Cell culture and cell cycle distribution
All chemicals were from Sigma-Aldrich unless otherwise noted. LY294004 and rapamycin were from Calbiochem. HeLa, 293T, and 293GP cells were cultured in DMEM (Cellgro) containing 10% bovine calf serum (Gemini). MCF10A cells were cultured in Ham's F12 medium (Cellgro) supplemented with 5% horse serum (Invitrogen), 2 mM glutamine (BioWhittaker), 20 ng/ml EGF (Invitrogen), 100 ng/ml cholera toxin (Calbiochem), 0.01 mg/ml bovine insulin (Invitrogen), and 500 ng/ml hydrocortisone. Leucine-free MCF10A medium and leucine were custom ordered (Specialty Media). Cell proliferation was assessed by plating 100,000 cells in six-well plates, performing siRNA transfection, and at the indicated times cells were trypsinized and counted in a Coulter counter (Beckman Coulter). Where indicated, growth rates were measured as an exponential trend of the growth curve. For cell cycle distribution analysis, treated MCF10A cells at similar densities were trypsinized, ethanol fixed, and labeled with 200 mg/ml propidium iodide in 38 mM sodium citrate in the presence of RNaseA. DNA histograms were acquired using a FACSCalibur flow cytometer (Becton Dickinson) and analyzed using ModFit LT (Ventry Software). Inhibition of the proteasome was achieved by treatment with 10 μM MGI32 for 6 h.
Membrane potential assay, autophagy induction, and MDC labeling
Mitochondrial membrane potential was measured by incubating control or eIF4GI-silenced cells for 30 min with 50 nM of tetramethyl rhodamine ethyl ester (TMRE; Invitrogen) followed by FACS analysis. Autophagy was induced by amino acid starvation. Indicated cells were washed three times with PBS and incubated in HBSS for 30 min at 37°C. Autophagic vacuoles in starved or siRNA-transfected MCF10A cells were labeled by incubation with 0.05 mM MDC (Invitrogen) in PBS at 37°C for 10 min (Biederbick et al., 1995
). Cells were washed three times with PBS and lysed in buffer containing 0.1% Triton X-100 and 10 mM Tris-HCl, pH 8. Incorporated MDC was measured by fluorescence photometry (excitation wavelength 380 nm, emission filter 525 nm) in a FluoroCount microplate reader, and normalized to DNA levels.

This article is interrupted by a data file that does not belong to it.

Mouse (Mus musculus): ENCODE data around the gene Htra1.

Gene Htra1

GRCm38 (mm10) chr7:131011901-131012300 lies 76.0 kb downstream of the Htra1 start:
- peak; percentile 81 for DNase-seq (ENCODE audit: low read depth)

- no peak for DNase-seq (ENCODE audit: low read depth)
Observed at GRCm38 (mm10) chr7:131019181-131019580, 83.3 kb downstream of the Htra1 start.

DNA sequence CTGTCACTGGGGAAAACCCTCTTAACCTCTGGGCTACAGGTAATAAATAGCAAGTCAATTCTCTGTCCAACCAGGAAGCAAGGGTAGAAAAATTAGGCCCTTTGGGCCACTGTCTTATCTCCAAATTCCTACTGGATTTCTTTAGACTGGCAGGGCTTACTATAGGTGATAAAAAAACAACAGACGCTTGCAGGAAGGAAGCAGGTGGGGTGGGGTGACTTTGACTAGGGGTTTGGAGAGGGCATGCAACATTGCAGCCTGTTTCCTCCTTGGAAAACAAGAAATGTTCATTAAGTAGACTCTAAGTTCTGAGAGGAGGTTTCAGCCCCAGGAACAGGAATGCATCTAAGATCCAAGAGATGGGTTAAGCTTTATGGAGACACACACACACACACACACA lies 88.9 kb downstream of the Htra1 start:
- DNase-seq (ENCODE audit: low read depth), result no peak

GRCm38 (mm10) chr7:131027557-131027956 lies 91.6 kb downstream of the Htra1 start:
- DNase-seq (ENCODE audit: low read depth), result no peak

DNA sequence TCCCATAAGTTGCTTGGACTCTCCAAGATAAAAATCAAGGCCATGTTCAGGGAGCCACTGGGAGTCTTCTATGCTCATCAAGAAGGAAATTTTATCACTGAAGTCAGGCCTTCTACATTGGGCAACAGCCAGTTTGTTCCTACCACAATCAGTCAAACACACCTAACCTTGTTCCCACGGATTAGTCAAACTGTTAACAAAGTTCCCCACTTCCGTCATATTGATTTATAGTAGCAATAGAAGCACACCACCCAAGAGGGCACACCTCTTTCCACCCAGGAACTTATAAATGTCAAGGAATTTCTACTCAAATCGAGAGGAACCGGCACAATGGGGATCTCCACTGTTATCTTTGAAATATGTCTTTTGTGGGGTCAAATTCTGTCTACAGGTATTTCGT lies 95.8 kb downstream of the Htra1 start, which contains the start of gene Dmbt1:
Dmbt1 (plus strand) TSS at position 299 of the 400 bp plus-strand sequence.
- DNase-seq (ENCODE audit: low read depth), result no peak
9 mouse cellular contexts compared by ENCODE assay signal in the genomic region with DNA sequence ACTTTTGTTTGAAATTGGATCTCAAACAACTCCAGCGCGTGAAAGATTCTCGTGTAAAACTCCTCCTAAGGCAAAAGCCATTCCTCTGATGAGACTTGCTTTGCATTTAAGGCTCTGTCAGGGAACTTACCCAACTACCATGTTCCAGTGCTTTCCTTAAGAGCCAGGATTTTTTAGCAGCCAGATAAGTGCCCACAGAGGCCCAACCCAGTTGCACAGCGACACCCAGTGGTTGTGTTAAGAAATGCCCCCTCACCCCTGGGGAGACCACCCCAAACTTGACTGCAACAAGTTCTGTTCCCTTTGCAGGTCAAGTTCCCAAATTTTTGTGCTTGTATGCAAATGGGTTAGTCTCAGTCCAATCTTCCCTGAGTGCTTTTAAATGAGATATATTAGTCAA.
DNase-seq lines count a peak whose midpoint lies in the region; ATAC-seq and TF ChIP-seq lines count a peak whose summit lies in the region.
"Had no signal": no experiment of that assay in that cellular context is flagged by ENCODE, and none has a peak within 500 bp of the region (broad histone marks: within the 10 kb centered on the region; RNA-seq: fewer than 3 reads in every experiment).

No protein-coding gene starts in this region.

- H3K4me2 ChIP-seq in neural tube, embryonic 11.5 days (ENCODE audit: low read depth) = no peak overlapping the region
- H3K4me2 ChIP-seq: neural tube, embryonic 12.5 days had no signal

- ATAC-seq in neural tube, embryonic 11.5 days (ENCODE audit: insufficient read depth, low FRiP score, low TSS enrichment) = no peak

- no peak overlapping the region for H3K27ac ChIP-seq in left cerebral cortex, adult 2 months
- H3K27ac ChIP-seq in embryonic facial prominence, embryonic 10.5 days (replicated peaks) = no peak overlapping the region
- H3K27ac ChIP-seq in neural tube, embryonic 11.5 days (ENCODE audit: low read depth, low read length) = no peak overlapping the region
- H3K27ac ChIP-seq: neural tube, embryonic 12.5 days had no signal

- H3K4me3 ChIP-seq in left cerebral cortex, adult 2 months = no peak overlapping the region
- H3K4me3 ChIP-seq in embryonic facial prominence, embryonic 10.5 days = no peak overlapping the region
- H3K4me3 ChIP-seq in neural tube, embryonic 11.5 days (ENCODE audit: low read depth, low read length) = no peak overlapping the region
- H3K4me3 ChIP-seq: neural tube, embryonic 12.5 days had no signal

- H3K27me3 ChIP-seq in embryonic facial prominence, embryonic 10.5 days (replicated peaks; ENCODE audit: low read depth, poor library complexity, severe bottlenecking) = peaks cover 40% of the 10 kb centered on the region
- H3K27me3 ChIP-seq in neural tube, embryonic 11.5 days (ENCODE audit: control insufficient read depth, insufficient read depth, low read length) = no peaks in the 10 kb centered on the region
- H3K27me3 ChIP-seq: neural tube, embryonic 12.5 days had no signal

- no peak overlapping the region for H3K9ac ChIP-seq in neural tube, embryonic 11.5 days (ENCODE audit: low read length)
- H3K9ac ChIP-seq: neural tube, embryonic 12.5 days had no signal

Confocal microscopy studies
After treatment, cells were seeded into 6-well plates with coverslips and grown for 24 h to ~70% confluency. After three PBS washes, cells were fixed in 4% paraformaldehyde (Electron Microscopy Sciences) in PBS for 10 min at 25°C. Fixed cells were washed once with PBS and permeabilized in 0.25% Triton in PBS for 10 min at 25°C, washed with PBS and blocked in 10% BSA in PBS for 1 h at 25°C. GFP-LC3 transfected or transduced cells were washed and mounted onto slides. For antibody staining for fluorescence microscopy, cells were incubated with 100 μl of primary antibody in 3% BSA in PBS (1:100 affinity-purified eIF4GI antiserum and 1:100 mouse monoclonal β-tubulin [BD Biosciences], or 1:100 rabbit anti-β-actin [AbCam] antibody) overnight in a humidified chamber at 4°C. After three PBS washes, cells were incubated with secondary antibody in 3% BSA in PBS (1:100 FITC-conjugated donkey anti–rabbit and 1:100 TRITC-conjugated donkey anti–mouse; Jackson ImmunoResearch Laboratories) at 25°C for 1 h. Coverslips were mounted on slides using Vectashield mounting medium with propidium iodide (Vector Laboratories). Confocal immunofluorescence microscopy and image acquisition were performed at room temperature using a confocal scanning laser microscope (LSM 510 META; Carl Zeiss, Inc.) using an oil immersion Plan Apochromat 1.4 NA 63x objective. The laser scan head is equipped with a META detector (multi-channel broad spectrum photomultiplier tube arrays) and two additional single photomultipliers that assemble the images pixel by pixel using Lasersharp 2000 software (Carl Zeiss, Inc.) and converted into JPEG files, pseudo-colored, and merged for image processing with Photoshop 7 software.
Metabolic labeling of cells and preparation of extracts
Cells were pulse-labeled for 30 min with 10 μCi of [35S]-methionine and cysteine mix per ml (Easytag Express Protein Labeling Mix; PerkinElmer) in DMEM without methionine and cysteine containing 2% dialyzed FBS. After treatment, cells were washed twice in ice-cold 1x PBS and lysed in ice-cold buffer A (0.5% igepal [vol/vol], 150 mM NaCl, 50 mM Hepes, pH 7.0, 2 mM Na3VO4, 25 mM β-glycerophosphate, and complete protease inhibitor mix; Roche). Debris was removed by centrifugation at 4°C for 10 min and the supernatants were stored at −80°C. Protein concentrations were determined by the Bradford method (Bio-Rad Laboratories). Specific activity was determined by trichloroacetic acid precipitation and liquid scintillation. For immunoprecipitation of 35S-labeled proteins, cells were labeled in Easytag mix as described above for 2 h, lysed in buffer A, and sonicated with four pulses of 5 s each. For determination of LC3, KLF4, and MYCBP levels, cells were lysed in RIPA buffer (1% igepal, 0.5% deoxycholate, 0.1% SDS, 150 mM NaCl, 50 mM Tris, pH 8.0, 2 mM Na3VO4, 25 mM β-glycerophosphate, and complete protease inhibitor mix; Roche) and protein concentrations were determined using the DC Protein Assay kit (Bio-Rad Laboratories).
Polysome gradients, RNA extraction, and microarray analysis